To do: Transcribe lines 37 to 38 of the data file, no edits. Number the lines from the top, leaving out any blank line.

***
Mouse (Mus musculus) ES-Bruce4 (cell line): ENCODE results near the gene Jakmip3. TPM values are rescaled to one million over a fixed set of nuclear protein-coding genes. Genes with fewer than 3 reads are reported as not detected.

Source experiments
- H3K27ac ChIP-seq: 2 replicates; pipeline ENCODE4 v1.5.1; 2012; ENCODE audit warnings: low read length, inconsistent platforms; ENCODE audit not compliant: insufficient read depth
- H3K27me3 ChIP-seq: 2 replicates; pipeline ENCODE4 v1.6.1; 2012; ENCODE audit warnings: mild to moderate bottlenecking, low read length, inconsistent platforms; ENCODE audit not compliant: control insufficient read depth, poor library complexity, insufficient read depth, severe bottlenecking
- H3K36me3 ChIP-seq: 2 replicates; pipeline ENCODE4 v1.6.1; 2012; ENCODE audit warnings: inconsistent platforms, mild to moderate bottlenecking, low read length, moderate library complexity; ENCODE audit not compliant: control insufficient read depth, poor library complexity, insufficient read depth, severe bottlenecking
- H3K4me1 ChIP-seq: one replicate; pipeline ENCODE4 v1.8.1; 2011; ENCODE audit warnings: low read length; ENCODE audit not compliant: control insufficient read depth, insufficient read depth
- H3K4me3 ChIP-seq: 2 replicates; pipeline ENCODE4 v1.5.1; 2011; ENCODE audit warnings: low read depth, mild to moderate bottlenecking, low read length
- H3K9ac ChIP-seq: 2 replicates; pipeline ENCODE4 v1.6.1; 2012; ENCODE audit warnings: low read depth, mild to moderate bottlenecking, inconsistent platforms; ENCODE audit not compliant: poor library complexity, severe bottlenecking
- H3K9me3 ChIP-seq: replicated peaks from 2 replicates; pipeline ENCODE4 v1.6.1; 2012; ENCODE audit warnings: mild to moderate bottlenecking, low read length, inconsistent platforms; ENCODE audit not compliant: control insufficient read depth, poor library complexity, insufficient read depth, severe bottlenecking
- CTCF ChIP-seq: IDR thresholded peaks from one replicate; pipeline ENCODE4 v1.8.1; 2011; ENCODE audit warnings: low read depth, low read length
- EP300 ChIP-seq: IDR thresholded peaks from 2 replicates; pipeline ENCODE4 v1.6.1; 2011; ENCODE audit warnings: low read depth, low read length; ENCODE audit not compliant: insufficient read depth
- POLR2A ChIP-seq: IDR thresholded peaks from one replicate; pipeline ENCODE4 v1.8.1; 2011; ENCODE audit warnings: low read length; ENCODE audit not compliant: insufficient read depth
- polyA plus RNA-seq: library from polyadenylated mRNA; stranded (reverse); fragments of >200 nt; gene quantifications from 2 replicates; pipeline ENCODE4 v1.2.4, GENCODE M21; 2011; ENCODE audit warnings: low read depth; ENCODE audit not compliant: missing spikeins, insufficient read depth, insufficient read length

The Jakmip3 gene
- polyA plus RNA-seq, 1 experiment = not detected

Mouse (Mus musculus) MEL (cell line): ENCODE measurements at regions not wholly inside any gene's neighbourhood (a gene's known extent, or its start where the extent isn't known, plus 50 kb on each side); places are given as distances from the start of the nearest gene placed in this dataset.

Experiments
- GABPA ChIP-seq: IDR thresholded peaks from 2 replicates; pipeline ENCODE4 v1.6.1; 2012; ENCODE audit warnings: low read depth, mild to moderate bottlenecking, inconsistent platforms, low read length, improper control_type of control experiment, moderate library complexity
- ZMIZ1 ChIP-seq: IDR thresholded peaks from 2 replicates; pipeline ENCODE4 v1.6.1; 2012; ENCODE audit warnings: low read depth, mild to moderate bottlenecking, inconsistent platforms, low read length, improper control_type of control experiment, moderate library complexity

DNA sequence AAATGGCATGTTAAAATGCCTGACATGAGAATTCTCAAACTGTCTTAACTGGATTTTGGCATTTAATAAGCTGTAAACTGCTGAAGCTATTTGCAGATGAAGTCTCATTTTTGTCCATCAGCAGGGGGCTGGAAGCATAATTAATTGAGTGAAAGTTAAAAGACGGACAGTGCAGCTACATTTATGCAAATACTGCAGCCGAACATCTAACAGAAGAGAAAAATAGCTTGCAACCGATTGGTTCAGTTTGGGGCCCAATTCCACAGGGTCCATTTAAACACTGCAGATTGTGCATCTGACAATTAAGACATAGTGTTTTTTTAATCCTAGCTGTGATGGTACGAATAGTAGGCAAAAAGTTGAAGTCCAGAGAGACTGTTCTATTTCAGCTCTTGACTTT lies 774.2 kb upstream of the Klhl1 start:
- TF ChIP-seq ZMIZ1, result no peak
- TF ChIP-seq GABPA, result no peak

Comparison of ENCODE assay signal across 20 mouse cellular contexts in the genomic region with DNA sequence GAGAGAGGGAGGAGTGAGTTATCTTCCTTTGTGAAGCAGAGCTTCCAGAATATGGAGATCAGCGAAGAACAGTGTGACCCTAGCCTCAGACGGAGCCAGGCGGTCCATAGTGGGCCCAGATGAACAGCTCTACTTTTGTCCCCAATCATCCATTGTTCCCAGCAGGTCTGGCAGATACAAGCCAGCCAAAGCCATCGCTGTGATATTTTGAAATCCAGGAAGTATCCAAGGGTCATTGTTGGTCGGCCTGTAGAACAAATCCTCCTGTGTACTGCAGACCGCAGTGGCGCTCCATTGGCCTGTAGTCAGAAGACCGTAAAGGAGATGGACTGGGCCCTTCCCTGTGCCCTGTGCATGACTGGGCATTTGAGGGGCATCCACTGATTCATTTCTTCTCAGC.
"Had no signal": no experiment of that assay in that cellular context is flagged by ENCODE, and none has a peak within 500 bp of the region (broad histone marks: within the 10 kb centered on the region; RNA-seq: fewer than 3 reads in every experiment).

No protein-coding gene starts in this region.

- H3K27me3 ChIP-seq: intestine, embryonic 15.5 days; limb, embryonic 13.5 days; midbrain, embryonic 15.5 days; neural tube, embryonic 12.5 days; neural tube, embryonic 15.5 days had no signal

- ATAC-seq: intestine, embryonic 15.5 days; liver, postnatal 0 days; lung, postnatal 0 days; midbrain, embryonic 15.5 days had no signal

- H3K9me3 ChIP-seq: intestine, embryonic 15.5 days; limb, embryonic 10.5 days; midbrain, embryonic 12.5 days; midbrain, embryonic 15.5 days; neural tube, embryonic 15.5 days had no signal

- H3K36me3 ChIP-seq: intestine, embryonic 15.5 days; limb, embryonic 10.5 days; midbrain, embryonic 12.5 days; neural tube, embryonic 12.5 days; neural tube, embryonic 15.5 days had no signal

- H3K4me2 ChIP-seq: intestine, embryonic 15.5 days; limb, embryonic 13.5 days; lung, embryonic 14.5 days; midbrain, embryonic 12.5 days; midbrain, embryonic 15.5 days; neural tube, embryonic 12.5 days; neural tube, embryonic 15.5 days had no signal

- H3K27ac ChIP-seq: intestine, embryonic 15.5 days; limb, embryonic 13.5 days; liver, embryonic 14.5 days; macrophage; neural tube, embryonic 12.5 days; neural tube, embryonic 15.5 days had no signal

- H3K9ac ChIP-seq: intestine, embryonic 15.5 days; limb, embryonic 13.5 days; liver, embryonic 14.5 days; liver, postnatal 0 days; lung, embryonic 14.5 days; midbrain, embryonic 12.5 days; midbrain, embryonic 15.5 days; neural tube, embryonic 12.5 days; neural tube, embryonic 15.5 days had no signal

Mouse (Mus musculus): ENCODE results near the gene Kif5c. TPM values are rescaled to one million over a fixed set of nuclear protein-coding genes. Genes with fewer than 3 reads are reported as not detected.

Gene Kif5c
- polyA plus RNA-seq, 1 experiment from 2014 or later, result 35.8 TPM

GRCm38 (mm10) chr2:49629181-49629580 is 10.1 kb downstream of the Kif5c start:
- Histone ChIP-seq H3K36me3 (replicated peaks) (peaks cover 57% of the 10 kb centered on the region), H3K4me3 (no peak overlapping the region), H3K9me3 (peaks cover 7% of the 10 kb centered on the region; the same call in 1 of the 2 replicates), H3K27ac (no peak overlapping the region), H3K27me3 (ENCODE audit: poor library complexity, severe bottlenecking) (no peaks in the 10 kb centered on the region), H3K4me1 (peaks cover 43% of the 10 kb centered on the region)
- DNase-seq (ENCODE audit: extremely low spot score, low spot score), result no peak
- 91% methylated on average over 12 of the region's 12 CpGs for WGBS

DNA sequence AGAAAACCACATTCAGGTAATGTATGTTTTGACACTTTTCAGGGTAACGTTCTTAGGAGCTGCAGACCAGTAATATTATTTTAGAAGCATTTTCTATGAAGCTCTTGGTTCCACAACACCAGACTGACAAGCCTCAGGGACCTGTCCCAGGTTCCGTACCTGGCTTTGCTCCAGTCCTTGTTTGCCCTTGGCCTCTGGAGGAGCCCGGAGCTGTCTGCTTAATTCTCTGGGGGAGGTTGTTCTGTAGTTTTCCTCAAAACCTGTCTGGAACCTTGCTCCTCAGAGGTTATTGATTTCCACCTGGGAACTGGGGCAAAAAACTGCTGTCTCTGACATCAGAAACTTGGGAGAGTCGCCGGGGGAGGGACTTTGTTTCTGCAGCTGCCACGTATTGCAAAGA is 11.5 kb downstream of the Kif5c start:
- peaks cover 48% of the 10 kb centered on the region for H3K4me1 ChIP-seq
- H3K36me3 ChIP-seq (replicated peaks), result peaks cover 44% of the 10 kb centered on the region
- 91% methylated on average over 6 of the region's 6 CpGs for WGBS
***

- Histone ChIP-seq H3K36me3 (replicated peaks) (peaks cover 57% of the 10 kb centered on the region), H3K4me3 (no peak overlapping the region), H3K9me3 (peaks cover 7% of the 10 kb centered on the region; the same call in 1 of the 2 replicates), H3K27ac (no peak overlapping the region), H3K27me3 (ENCODE audit: poor library complexity, severe bottlenecking) (no peaks in the 10 kb centered on the region), H3K4me1 (peaks cover 43% of the 10 kb centered on the region)
- DNase-seq (ENCODE audit: extremely low spot score, low spot score), result no peak